The entire nation will be marking Mahatma Gandhi’s 150th birth anniversary throughout 2019. For many like me, born in independent India, Gandhi and his life were introduced to us as part of our school curriculum. To us, he was the ‘father of the nation’ whose birthday we celebrated each year and remembered for securing us our freedom from the British. This limited view of Gandhi is what I carried for a long time until I began to understand him, his life and his message a little more deeply.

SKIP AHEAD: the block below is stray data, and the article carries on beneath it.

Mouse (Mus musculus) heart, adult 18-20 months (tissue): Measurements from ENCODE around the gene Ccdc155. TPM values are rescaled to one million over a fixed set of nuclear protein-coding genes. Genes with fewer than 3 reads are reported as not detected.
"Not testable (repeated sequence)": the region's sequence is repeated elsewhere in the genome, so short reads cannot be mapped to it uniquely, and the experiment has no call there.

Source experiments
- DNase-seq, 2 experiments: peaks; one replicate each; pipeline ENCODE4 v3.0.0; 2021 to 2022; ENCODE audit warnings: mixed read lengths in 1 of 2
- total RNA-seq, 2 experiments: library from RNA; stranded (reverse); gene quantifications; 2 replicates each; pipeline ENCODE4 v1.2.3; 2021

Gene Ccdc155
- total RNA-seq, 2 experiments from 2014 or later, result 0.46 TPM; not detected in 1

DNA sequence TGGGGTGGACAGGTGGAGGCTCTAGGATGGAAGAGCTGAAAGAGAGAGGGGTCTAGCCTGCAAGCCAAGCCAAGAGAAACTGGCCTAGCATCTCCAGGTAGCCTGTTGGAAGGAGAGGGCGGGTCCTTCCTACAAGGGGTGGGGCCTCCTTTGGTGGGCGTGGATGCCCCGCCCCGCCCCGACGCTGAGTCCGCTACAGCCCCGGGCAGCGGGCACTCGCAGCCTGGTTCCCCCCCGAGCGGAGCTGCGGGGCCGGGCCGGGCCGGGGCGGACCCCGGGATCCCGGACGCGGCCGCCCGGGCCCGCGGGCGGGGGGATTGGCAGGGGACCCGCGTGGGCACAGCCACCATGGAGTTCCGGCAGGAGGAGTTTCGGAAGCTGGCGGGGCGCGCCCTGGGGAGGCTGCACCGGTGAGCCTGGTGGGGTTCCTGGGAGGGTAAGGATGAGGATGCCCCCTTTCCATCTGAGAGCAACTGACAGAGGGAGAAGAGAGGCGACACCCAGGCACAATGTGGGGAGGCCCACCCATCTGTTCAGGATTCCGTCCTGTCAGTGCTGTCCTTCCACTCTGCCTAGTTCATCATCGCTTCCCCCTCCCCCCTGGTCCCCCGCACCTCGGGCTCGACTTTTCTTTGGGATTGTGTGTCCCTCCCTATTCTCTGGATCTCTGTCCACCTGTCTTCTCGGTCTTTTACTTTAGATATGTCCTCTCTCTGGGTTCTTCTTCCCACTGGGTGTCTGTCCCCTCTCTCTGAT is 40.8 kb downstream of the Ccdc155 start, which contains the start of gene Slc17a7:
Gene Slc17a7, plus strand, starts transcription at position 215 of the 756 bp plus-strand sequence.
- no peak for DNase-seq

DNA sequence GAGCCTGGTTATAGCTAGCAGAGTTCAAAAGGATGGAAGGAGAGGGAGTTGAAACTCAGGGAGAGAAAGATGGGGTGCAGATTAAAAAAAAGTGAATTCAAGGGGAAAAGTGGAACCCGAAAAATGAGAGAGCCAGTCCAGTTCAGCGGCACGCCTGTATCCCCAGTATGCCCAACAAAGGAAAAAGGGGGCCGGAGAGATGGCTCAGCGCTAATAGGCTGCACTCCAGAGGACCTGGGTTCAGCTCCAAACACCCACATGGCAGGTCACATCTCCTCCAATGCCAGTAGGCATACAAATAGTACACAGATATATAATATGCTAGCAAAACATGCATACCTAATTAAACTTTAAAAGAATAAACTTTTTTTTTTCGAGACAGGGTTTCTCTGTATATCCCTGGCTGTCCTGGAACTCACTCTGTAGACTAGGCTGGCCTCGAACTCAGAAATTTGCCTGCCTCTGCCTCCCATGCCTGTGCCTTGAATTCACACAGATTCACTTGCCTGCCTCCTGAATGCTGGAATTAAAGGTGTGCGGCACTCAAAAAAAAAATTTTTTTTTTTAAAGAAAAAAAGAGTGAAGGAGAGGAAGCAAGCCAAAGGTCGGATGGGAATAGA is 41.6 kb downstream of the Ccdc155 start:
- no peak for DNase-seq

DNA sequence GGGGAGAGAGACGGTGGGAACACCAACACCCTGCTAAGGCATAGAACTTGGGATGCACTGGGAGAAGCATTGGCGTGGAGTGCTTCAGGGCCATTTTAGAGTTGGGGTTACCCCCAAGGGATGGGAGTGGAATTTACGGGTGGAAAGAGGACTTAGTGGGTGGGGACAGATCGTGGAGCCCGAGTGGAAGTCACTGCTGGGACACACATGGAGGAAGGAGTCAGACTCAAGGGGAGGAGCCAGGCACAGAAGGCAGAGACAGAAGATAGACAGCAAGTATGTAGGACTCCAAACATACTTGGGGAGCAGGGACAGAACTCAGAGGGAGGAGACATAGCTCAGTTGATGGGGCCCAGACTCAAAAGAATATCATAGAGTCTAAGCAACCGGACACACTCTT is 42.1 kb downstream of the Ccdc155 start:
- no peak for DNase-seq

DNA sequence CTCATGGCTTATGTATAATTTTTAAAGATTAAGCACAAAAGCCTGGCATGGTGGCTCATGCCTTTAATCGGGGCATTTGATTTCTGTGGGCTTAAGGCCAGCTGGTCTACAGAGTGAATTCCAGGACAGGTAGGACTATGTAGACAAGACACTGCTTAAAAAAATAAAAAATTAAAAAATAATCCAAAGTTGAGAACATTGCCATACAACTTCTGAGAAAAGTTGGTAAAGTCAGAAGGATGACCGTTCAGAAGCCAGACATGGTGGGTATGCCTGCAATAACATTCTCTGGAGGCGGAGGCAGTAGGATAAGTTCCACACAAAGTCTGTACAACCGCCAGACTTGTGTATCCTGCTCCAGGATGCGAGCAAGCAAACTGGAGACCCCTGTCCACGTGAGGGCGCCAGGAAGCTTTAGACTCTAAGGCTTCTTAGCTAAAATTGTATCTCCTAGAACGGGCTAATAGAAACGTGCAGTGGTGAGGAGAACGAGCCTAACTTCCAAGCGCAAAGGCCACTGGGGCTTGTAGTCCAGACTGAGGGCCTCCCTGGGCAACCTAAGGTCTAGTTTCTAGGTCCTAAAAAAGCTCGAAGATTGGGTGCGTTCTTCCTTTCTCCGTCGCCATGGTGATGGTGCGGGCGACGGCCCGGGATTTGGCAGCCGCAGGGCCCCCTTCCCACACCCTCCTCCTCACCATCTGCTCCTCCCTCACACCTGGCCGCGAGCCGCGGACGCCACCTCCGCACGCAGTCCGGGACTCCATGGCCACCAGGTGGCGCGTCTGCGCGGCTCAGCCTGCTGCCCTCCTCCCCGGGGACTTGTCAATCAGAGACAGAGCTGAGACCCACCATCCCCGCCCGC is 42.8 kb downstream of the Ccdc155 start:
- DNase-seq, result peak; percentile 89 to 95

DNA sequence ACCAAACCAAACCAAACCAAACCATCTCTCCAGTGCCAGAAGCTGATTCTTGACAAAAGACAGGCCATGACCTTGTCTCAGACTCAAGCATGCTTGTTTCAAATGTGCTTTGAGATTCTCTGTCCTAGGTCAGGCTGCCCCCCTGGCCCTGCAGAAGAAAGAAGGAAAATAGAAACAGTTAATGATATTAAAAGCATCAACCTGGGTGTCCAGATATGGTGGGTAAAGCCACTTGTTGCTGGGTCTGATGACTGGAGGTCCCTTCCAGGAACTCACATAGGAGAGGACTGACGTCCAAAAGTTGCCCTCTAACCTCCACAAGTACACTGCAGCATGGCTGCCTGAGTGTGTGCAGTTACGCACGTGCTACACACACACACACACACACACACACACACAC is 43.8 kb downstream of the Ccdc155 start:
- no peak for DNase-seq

My life’s work in the space of human development, especially amongst the indigenous tribals of Mysuru district, was inspired by the transformational message of Swami Vivekananda and Mahatma Gandhi. If Swami Vivekananda asked the youth of India to observe seva (service) and tyaga (sacrifice) as our national ideals, it was the message of ahimsa (non-violence) and satya (truth) that drew me to Gandhi. I saw in him someone more than the freedom fighter my teachers had described him as. He was a politician, a strategist, a philosopher, a humanist, a spiritual seeker, a scientist, a shrewd manager, a difficult husband and father, a social worker, an activist, a saint and a patriot all rolled into one. It was difficult for someone like me to comprehend the magnitude of his life, his personality and the fact that he meant so much to so many different people. Einstein’s words that people in the future would scarcely believe that such a person in flesh and blood walked upon this earth, resonated with me.